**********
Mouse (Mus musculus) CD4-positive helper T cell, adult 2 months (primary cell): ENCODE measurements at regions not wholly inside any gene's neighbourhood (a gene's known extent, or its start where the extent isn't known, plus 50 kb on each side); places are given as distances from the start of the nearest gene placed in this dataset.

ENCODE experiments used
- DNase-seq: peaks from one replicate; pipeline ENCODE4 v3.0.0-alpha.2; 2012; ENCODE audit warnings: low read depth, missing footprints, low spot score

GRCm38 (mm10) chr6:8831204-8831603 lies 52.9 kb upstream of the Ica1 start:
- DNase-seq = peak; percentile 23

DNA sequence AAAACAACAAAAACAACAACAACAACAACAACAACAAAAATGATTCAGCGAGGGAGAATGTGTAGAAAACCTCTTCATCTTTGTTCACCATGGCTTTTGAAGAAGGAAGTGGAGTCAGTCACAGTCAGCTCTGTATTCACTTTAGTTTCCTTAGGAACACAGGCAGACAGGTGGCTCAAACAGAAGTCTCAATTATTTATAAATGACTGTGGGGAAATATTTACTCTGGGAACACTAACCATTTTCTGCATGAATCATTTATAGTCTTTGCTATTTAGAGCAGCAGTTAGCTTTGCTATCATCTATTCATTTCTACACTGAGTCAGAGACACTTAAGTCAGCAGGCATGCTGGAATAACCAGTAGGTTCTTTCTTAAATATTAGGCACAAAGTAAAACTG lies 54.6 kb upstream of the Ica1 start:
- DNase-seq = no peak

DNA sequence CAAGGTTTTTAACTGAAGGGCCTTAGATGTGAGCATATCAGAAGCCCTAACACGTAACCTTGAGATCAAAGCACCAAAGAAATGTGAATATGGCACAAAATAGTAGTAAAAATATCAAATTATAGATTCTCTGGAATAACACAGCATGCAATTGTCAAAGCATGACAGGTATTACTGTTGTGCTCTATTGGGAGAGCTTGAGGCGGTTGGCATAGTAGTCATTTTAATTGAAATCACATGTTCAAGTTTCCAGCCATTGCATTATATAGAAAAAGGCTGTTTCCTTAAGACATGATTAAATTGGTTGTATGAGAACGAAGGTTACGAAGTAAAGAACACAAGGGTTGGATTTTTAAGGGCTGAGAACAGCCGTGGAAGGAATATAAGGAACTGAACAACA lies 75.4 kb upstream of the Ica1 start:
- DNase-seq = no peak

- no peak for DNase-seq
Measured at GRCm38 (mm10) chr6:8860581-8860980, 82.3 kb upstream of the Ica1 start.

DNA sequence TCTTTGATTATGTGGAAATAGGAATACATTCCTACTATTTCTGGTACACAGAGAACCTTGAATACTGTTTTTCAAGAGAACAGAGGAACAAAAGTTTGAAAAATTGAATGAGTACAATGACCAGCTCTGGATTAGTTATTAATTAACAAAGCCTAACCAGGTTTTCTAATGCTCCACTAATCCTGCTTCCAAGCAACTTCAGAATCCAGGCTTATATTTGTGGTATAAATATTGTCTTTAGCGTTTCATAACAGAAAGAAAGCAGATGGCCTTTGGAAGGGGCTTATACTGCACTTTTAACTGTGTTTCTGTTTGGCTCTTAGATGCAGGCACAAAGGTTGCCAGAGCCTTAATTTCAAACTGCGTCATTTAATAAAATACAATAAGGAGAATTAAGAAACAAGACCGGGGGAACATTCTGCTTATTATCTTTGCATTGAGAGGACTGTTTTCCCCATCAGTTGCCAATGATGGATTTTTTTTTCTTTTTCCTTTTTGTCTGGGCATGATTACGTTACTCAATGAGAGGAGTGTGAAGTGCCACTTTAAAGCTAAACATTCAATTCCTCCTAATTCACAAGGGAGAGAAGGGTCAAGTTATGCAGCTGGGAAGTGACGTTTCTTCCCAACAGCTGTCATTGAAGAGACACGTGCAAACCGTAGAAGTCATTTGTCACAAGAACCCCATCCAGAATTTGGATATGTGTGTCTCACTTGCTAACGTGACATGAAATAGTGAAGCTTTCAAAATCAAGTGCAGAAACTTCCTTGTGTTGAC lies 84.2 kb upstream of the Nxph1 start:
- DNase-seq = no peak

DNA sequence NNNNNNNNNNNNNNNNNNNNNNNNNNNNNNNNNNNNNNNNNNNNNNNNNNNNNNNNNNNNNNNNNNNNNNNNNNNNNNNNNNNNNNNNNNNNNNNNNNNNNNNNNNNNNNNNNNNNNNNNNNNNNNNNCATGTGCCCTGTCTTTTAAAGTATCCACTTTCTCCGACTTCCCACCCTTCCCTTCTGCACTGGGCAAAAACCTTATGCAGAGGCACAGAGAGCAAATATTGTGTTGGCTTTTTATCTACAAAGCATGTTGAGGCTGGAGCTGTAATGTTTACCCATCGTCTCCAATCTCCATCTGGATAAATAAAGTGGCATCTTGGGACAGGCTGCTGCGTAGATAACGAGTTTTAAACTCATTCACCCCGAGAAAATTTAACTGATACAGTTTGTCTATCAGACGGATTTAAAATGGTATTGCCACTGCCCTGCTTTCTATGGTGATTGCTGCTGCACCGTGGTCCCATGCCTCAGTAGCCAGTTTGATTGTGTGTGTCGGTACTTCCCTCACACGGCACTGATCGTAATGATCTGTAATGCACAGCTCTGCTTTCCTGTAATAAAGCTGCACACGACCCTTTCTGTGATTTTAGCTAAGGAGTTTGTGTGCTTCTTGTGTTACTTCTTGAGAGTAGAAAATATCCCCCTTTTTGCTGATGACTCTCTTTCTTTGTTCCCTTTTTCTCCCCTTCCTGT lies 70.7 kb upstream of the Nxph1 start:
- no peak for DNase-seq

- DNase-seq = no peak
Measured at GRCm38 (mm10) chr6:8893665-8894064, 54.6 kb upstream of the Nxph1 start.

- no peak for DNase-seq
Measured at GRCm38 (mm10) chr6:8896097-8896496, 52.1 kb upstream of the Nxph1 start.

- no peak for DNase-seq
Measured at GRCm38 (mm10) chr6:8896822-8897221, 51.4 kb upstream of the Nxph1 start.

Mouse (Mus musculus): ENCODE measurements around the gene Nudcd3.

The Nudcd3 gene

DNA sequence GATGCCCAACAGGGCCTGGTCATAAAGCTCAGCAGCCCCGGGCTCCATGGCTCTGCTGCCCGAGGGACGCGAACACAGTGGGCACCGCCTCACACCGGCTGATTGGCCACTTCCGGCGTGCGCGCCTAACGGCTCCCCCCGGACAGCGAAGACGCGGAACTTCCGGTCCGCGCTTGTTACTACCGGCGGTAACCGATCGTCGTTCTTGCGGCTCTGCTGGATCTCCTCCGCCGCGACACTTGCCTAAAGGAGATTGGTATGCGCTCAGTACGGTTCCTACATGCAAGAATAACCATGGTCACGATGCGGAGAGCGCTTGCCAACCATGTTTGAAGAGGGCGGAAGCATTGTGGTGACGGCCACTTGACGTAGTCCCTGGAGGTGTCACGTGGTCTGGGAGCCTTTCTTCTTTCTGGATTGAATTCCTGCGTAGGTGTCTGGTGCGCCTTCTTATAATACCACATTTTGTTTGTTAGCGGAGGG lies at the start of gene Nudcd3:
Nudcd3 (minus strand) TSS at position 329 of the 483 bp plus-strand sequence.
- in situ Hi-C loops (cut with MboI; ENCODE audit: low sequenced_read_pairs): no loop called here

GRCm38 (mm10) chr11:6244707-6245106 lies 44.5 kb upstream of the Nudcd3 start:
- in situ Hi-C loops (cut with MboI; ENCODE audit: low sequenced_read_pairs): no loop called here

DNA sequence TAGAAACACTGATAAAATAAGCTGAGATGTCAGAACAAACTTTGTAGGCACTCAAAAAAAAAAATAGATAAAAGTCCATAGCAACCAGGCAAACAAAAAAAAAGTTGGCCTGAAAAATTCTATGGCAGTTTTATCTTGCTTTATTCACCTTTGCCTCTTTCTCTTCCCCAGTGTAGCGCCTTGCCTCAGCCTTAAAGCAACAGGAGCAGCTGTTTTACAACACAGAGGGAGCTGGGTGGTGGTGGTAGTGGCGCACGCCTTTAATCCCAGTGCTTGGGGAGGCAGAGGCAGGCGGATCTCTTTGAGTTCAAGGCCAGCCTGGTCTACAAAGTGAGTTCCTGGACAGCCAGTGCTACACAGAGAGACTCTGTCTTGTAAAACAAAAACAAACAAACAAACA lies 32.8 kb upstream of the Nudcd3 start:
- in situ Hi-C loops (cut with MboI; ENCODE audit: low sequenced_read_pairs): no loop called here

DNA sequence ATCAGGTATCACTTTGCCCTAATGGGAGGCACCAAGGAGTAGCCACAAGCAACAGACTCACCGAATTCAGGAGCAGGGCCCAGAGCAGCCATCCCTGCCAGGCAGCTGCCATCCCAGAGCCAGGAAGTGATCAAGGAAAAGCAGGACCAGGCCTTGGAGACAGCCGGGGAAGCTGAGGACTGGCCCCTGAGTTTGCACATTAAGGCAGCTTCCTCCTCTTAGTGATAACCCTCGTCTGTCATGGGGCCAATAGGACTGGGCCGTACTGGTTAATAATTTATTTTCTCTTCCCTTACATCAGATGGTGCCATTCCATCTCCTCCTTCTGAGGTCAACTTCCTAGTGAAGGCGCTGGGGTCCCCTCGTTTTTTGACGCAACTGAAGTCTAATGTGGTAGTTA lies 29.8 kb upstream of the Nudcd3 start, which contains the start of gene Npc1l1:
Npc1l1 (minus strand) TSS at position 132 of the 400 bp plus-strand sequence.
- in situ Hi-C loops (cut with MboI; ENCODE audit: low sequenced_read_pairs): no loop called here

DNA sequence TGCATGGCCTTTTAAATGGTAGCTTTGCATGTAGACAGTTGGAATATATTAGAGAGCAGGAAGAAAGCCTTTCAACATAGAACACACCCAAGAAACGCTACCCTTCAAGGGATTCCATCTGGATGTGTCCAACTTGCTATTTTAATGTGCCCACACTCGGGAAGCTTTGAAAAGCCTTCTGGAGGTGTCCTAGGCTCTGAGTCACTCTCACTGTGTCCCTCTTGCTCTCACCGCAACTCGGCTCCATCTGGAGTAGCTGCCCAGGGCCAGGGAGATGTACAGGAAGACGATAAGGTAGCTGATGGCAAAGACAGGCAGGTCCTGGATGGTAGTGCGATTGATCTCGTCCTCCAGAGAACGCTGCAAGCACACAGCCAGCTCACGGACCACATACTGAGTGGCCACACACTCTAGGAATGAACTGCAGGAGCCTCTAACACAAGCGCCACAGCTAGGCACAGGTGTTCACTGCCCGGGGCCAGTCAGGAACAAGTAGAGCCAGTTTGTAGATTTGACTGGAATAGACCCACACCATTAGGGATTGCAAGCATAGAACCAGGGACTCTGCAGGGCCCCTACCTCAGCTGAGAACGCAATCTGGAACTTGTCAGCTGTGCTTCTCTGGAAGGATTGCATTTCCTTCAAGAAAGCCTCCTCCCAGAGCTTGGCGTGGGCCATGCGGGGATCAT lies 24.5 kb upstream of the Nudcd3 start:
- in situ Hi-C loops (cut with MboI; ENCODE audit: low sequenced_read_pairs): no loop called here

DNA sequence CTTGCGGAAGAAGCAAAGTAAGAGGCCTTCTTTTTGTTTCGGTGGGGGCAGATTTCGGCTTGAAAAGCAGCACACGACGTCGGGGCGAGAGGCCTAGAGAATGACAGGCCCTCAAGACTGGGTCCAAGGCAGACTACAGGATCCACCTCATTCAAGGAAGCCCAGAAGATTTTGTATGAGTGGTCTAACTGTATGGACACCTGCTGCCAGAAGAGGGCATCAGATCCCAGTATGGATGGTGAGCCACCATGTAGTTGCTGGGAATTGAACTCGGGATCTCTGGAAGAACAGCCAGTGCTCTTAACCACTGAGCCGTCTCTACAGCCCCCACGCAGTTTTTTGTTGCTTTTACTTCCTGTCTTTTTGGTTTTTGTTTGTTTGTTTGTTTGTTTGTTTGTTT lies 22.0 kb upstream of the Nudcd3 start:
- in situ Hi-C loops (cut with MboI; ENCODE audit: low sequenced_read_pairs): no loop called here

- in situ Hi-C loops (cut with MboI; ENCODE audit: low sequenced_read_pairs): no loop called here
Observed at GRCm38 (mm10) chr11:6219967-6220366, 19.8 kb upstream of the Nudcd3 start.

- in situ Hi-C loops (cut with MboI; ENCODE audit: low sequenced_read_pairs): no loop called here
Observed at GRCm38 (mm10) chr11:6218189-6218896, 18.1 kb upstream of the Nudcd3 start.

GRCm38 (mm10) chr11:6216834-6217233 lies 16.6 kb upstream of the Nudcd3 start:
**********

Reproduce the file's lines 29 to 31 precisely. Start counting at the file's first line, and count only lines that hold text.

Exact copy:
DNA sequence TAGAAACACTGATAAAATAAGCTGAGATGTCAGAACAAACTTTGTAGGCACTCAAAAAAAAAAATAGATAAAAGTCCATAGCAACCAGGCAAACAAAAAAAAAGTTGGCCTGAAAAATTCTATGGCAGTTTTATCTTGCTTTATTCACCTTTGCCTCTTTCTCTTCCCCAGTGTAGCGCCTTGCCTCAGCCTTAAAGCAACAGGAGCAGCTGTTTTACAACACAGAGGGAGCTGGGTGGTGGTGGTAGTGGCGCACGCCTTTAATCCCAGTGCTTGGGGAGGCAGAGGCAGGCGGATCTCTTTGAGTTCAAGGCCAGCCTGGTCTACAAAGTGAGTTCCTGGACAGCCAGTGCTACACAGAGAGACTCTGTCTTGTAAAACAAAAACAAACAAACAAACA lies 32.8 kb upstream of the Nudcd3 start:
- in situ Hi-C loops (cut with MboI; ENCODE audit: low sequenced_read_pairs): no loop called here

DNA sequence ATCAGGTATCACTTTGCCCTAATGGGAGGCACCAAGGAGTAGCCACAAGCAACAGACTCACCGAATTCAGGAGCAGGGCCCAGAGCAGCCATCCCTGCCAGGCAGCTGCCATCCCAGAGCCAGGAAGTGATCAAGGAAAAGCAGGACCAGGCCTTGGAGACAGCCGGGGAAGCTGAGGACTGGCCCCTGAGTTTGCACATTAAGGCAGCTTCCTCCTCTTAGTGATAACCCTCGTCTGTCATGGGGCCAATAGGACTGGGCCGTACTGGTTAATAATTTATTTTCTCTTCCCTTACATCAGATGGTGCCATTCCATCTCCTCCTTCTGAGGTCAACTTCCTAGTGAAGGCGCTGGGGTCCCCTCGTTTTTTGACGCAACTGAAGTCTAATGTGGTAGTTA lies 29.8 kb upstream of the Nudcd3 start, which contains the start of gene Npc1l1: